The 2012 World Cup season is already a month old, and there has yet to be a mass start.
That changes on Saturday in Rogla, Slovenia when women ski a 10km classic and men 14k. The races feature intermediary sprints for World Cup points—once for women at 5.2k and twice for men at 5.2k and 11.2k.
In a new twist, points will be awarded to the top-10 at the intermediary marks, instead of just the top-3.
The big news is the Marit Bjoergen (NOR), the women’s overall World Cup leader, will not race. She is suffering form a cold, and while not seriously ill, does not want to take any chances with the Tour de Ski rapidly approaching.
The Americans and Canadians start robust squads, with 15 North Americans getting the call.
On the men’s side, Canadian teammates Devon Kershaw and Alex Harvey represent the best chances for top results.
Both sat out the distance race in Davos last weekend, and both are excellent sprinters. Kershaw finished third in a similar event in last year’s Tour de Ski.
Canadian Head Coach Justin Wadsworth is looking for big things from his dynamic duo.
“On paper, this is one of the best weekends. Fifteen k classic mass start, they could go 1-2 tomorrow…this weekend is really big,” Wadsworth said.
Wadsworth sees both men fighting for intermediate sprint points, saying, “Oh yeah, we like world cup points, so for sure Devon and Alex will be looking for those.”
He did say that the skiers will evaluate as the race progresses and could decide the fight for points in the middle of the race might not be worth it.
And despite the fact that the field usually remains tightily compressed, Wadsworth only sees a small portion actually engaged in the hunt for extra points.
“I think only 10 to 15 guys are seriously thinking about it, tactic towards it, so its not something the whole field gets anxious about, but it will create some stir at the top, maybe,” Wadsworth said.
Kershaw and Harvey will be joined by Ivan Babikov and Graham Nishikawa, both of whom are coming off strong performances in Davos.
Babikov is a stronger skater, so he is unlikely to match his top-10 of a week ago, while Nishikawa looks to crack the top-30.
Kris Freeman leads the way for the Americans. He has not skied particularly well to date, and while 15k classic is normally on excellent event for the veteran, mass starts are not ideal.
He is unable to ski his own race, forced to respond to the whims of the leaders, and while he has had respectable sprint results at the World Cup level, his finishing speed is not his greatest strength.
He is joined by Noah Hoffman, Lars Flora and sprinter Andy Newell.
Hoffman just missed the points in Davos, but like Babikov, prefers skating.
Newell has never excelled at distance on the World Cup but has surprised in mass start events.
US Ski Team coach Matt Whitcomb references some impressive relay scramble legs by Newell when discussing the sprinters chances.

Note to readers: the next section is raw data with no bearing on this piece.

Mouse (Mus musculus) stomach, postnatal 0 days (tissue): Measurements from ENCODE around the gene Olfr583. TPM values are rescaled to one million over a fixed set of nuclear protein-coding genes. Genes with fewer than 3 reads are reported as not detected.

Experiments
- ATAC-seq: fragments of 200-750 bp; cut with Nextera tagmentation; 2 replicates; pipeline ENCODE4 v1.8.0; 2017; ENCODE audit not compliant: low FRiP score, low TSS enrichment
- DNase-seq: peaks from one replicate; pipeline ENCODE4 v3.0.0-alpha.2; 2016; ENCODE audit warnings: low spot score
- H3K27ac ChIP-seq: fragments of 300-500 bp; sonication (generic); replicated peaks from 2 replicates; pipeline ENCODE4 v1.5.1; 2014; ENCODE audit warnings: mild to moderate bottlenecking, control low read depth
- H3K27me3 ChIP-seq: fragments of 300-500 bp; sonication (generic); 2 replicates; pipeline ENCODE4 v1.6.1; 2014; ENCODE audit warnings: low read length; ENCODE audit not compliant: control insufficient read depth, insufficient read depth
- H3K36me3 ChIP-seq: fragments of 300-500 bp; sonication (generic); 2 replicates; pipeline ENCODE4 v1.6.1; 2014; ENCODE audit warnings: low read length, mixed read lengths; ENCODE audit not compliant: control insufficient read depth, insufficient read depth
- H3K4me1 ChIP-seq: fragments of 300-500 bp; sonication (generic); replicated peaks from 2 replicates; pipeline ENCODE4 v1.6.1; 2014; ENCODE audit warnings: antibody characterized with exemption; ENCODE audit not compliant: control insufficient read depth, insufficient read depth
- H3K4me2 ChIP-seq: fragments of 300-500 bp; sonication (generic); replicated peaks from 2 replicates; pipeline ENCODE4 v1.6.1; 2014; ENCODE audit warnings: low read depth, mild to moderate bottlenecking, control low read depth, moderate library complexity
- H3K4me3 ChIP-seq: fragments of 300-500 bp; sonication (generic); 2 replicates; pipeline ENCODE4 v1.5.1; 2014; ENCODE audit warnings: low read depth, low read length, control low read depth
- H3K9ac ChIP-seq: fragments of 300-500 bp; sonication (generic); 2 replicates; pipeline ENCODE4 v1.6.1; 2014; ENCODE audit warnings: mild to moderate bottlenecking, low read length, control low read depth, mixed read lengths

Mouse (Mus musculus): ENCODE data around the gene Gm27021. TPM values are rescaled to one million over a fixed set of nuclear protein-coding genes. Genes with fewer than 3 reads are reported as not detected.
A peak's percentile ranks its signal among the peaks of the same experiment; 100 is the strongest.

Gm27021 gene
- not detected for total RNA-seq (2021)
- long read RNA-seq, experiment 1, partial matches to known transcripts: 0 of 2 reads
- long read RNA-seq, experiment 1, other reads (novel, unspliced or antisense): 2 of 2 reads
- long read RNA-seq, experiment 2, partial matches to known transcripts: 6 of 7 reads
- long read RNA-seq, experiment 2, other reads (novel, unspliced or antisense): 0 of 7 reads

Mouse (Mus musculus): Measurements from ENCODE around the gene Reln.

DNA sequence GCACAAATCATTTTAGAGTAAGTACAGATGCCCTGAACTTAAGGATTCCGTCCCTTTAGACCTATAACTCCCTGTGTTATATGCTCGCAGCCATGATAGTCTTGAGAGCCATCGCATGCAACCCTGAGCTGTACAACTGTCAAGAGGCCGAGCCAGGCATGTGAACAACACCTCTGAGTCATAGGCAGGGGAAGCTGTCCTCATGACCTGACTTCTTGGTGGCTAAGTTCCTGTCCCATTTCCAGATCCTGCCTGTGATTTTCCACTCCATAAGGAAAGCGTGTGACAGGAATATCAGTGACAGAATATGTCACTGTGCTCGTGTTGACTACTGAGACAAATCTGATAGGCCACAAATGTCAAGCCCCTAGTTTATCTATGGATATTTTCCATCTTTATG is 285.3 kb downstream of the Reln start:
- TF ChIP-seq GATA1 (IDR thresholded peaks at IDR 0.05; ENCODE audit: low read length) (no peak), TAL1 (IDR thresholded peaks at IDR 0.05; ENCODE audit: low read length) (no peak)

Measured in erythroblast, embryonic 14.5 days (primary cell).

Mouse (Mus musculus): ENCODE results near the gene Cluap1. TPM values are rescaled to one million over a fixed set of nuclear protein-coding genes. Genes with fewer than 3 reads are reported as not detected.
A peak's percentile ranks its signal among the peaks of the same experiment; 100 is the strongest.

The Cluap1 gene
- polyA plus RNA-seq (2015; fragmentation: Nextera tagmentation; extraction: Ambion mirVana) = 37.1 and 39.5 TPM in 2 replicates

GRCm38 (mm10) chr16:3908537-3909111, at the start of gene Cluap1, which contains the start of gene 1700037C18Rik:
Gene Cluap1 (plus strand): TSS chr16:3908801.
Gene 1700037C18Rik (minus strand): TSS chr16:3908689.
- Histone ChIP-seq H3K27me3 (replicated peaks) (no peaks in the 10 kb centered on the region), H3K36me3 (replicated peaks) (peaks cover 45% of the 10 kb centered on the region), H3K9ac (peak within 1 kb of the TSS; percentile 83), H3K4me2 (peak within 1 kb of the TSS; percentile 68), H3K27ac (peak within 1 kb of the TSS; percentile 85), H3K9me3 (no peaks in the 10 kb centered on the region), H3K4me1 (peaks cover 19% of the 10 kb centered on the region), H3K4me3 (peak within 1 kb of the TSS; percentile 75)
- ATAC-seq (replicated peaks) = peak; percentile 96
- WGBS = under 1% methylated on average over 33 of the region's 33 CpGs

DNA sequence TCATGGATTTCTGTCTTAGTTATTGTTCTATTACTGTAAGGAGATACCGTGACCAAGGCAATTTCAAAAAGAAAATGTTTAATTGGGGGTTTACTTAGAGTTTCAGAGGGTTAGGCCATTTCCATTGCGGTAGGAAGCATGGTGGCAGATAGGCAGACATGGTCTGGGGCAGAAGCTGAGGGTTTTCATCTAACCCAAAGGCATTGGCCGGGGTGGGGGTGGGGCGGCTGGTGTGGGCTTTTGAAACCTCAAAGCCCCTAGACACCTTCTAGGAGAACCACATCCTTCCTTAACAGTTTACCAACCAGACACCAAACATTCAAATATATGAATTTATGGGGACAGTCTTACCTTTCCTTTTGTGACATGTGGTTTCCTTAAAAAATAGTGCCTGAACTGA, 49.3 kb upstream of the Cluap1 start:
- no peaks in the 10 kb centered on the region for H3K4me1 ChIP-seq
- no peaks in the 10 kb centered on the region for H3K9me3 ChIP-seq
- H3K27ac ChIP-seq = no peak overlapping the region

Whitcomb does not see the field breaking up much do to relatively gradual terrain.
“The distance probably lends itself to powerful skiers with strong double poling,” Whitcomb said. “I don’t think it’ll split the pack apart too much.”
While the Canadian men are likely to lead the North American charge for the podium, it is the Americans on the women’s side.
Kikkan Randall has already put together a stellar season with two victories and several breakthrough performances in distance races.
She proved in Kuusamo that she can ski in the top-10 in longer events, and will have the opportunity to do that again, and show off her much-improved double pole.
Holly Brooks and Liz Stephen will attempt to join Randall in the top-30, something they both did in Davos, an unprecedented feat for the US women.
While Stephen is a better skater, both she and Brooks are skiing very well. Neither woman is a pure sprinter, with Brooks definitely holding the edge there, a fact that will serve the APU skier well in the mass start format.
Ida Sargent will also get the nod, and will use the opportunity to pick up more experince.
Experience and fitness is the name of the game for the Canadian women.
Chandra Crawford, Perianne Jones and Dasha Gaiazova will start, but all are by far and away better in the sprints. Top results are not in the cards, and even points might be a reach.
Wadsworth sees the race as good prep for Sunday’s sprint, given the relatively short distance and mellow course profile.
“I’m looking for those three to be in there tomorrow,” Wadsworth said. “Chandra always skies well in a group, and it is probably easier for Peri and Dasha to pace if you just go with the group than in an individual start race. It’ll be a better chance for a result for them.”
Wadsworth also sees a podium opportunity for Kersahw and Harvey in the freestyle sprint on Sunday, and Randall enters the clear favorite in the event after dismantling the field in Davos.
She leads the overall Sprint Cup, and while she has shown vastly improved classic sprinting, she needs to take advantage of the freestyle versions.
“It’s very exciting that Kikkan will being going in as talk of the town,” Whitcomb said of Randall’s position as the fastest woman in the world. “She’s an incredibly bigd eal over here. She’s popular on our facebook site, and it’s 50 times that in Europe. “She handles it like a pro and has a good time with it.”
Whitcomb also sees Newell ready to break out, and has high hopes for Simi Hamilton, who has battled illness all year, before a solid 33rd in the Davos sprint.
Sargent will also get a chance on Sunday.
“Ida is hungry, chomping at the bit,” Whitcomb said. “I’m confident she’s a World Cup sprint qualifier. It is just a matter of learning more and landing in there.”
The distance races will take place on a shortened two kilometer loop due to lack of snow.
The men will race seven loops and the women five.
Audrey Mangan contributed reporting.
Topher Sabot is the editor of FasterSkier.